Shale Oil Challenges

Oil-based mud is a common choice for drilling in the Eagle Ford because it promotes higher penetration rates and wellbore stability, especially in challenging geological formations. However, this preference adds another layer of complexity with regard to waste disposal.

In the Eagle Ford and other shale plays, operators are implementing closed-loop systems to successfully drill long laterals while simultaneously minimizing waste and reducing environmental impacts. Closed-loop solutions encompass drilling fluid products, state-of-the-art solids control equipment, and haul-off and disposal services.

Therefore, our upstream partner in the Eagle Ford prefers closed-loop systems for most projects because they ensure proper waste disposal and reduce the company’s long-term concerns. Even so, the benefits of closed-loop systems extend far beyond waste disposal.

By minimizing the volume of waste in need of disposal, operators can reduce their costs significantly. Additionally, reclaiming and reusing as much drilling fluid as possible improves drilling operations’ economic efficiency, especially in times of high diesel prices. In some areas of the Eagle Ford, for instance, the cost of a barrel of oil-based mud is around $175, which makes it a valuable resource that is worth conserving.

Panther uses state-of-the-art solids control equipment to dry cuttings and reclaim all possible fluids, minimizing the haul-off on both fluids and solids. Our equipment also can recycle much of the used oil-based mud.

This gets to the heart of what we consider the real reason behind closed-loop systems: Reclaim as much as possible; haul off as little as you can. Nevertheless, closed-loop systems also provide other benefits, and we believe that these systems are the future of the oil and gas industry, which makes us proud to be at the forefront of this technology.

Modern Closed-Loop

The upfront costs of implementing a closed-loop system typically are offset by reduced hauling and disposal costs. Additionally, the overall efficiency of drilling operations may improve with closed-loop systems and trim costs further.

State-of-the-art solids control equipment also makes closed-loop systems better for drilling operations. Not only does this equipment effectively separate drilling solids from drilling fluid, but it also ensures that the fluid can be reused in the drilling process, reducing the need for constant disposal and fresh makeup fluid.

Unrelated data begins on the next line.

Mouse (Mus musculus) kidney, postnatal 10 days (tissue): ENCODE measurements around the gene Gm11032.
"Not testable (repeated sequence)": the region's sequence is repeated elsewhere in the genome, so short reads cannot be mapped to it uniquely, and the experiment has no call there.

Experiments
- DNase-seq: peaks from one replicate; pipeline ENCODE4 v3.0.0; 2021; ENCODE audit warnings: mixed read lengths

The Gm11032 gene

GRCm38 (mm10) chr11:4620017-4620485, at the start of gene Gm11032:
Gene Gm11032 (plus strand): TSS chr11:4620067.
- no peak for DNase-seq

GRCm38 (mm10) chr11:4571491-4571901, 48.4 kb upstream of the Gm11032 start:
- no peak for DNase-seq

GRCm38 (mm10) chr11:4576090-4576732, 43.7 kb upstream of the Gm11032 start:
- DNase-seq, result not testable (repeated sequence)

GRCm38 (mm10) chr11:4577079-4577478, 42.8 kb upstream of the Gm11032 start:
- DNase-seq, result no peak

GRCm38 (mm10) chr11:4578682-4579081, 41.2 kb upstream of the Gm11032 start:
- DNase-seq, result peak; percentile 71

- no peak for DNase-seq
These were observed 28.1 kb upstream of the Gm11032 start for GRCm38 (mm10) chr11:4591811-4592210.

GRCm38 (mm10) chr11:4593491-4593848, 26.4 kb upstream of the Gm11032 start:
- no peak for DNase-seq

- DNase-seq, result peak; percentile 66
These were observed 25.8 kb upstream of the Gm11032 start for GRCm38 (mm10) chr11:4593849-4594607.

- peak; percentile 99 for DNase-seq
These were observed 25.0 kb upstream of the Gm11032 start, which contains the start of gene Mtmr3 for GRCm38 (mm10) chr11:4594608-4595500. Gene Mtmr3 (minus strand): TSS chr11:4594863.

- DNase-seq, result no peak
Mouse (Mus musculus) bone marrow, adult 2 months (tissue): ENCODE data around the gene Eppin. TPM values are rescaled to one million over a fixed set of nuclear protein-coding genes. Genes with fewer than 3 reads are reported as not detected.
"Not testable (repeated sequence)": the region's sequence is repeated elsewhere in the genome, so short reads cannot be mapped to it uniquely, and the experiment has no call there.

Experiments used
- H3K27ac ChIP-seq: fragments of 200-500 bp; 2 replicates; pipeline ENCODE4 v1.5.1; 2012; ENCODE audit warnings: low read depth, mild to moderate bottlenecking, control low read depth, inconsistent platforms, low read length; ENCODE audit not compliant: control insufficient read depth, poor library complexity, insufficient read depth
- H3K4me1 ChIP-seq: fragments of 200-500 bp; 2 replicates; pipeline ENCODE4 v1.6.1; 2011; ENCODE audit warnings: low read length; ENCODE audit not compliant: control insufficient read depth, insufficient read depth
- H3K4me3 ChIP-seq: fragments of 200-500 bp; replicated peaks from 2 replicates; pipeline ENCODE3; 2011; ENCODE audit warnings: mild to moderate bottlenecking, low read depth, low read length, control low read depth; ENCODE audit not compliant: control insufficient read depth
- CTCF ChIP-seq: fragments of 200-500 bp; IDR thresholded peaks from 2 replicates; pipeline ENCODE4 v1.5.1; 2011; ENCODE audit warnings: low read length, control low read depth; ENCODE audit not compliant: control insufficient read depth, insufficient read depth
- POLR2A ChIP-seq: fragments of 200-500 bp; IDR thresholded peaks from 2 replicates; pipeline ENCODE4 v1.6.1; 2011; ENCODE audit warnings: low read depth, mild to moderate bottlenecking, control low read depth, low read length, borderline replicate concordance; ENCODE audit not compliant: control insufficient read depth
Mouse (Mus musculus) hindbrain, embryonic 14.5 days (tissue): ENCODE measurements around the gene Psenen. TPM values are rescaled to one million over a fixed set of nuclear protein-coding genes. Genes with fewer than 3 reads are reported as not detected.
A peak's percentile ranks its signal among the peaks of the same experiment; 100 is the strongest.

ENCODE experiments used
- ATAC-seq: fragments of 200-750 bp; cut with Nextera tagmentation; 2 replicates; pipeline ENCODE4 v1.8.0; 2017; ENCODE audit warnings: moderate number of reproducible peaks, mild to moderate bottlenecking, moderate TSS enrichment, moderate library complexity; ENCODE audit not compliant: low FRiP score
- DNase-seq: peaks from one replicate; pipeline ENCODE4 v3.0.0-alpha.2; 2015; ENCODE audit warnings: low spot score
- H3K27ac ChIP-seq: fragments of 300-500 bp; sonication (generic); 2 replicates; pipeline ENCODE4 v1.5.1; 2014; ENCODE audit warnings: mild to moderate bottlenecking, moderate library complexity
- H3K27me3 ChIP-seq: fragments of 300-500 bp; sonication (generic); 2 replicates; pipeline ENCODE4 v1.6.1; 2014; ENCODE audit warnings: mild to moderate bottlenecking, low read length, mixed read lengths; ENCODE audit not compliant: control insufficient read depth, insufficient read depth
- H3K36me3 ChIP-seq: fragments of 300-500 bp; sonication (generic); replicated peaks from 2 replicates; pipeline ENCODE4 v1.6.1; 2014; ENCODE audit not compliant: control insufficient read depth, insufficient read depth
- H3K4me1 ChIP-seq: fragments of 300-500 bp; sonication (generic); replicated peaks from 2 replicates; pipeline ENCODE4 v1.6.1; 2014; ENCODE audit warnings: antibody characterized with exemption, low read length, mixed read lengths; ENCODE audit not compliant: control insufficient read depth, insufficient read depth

By minimizing waste and limiting the discharge of drilling fluids and solids into the environment, closed-loop systems are a critical tool for shrinking drilling operations’ environmental impact. In addition to the environmental benefits, closed-loop systems also improve drilling projects’ efficiency and cost-effectiveness.

Furthermore, today’s solids control equipment is crucial to the effectiveness of closed-loop systems. With equipment such as shale shakers, hydrocyclones and centrifuges, solids control ensures that each stage removes progressively smaller particles from the drilling fluid. Removing solids and other materials can extend fluid life, improve drilling efficiency and reduce drilling operations’ environmental impact.

With a growing emphasis on environmental sustainability, many production companies are turning to closed-loop waste management systems to minimize drilling waste and, as a result, reduce their volumes of offsite waste disposal. This can lower the risk of accidents and spills during transportation. They also can help conserve water and other depletable resources that would be necessary for new treatment processes.

Other benefits of closed-loop systems include lessening the need for human resources dedicated to waste hauling and disposal, allowing personnel to focus on other areas of the operation. This can improve safety and worker satisfaction, as well as reduce waste disposal’s environmental impact. Additionally, closed-loop systems often have built-in safety mechanisms, such as automated monitoring and control, which further improve safety and environmental performance.

Overall, closed-loop systems offer a unique combination of environmental and financial benefits that make them a game-changer for the oil and gas industry.

Win-Win Solution

The oil and gas industry is evolving constantly, and as we navigate a changing landscape, closed-loop systems offer a compelling solution for producing companies looking to balance economic, social and environmental concerns.

By embracing these systems, companies not only can reduce their environmental footprints, but also improve their social and governance standing, demonstrating a responsible approach to conducting operations. Their adoption also may have a positive impact on investor attitudes toward the oil and gas industry.

As more investors prioritize ESG factors in their decision-making processes, companies that demonstrate a commitment to sustainability and responsible operations may be better positioned to attract investment. Moreover, the operational efficiency and financial benefits of closed-loop systems cannot be overlooked.

Closed-loop systems allow for the treatment, recycling and reuse of drilling fluid, thereby reducing offsite waste disposal. This, in turn, leads to significant cost savings for oil and gas companies, making their operations more profitable and efficient.

As the industry continues to evolve and face new challenges, adopting innovative technologies and practices that promote sustainability and responsible operations will be essential for success. Closed-loop systems are a win-win for the industry, the environment and local communities.

Garrow Wessendorff

GARROW WESSENDORFF is president, chief executive officer and managing partner of the Panther Companies, which provides drilling and completion fluids, production chemicals, solids control services, closed-loop equipment, haul-off and disposal services, and wellsite fluid engineers. He has more than 17 years of operations management experience in the finance and oil and gas sectors. Before founding Panther, Wessendorff was a partner and vice president of operations at Stryker Fuels and a vice president of commercial lending at Frost National Bank.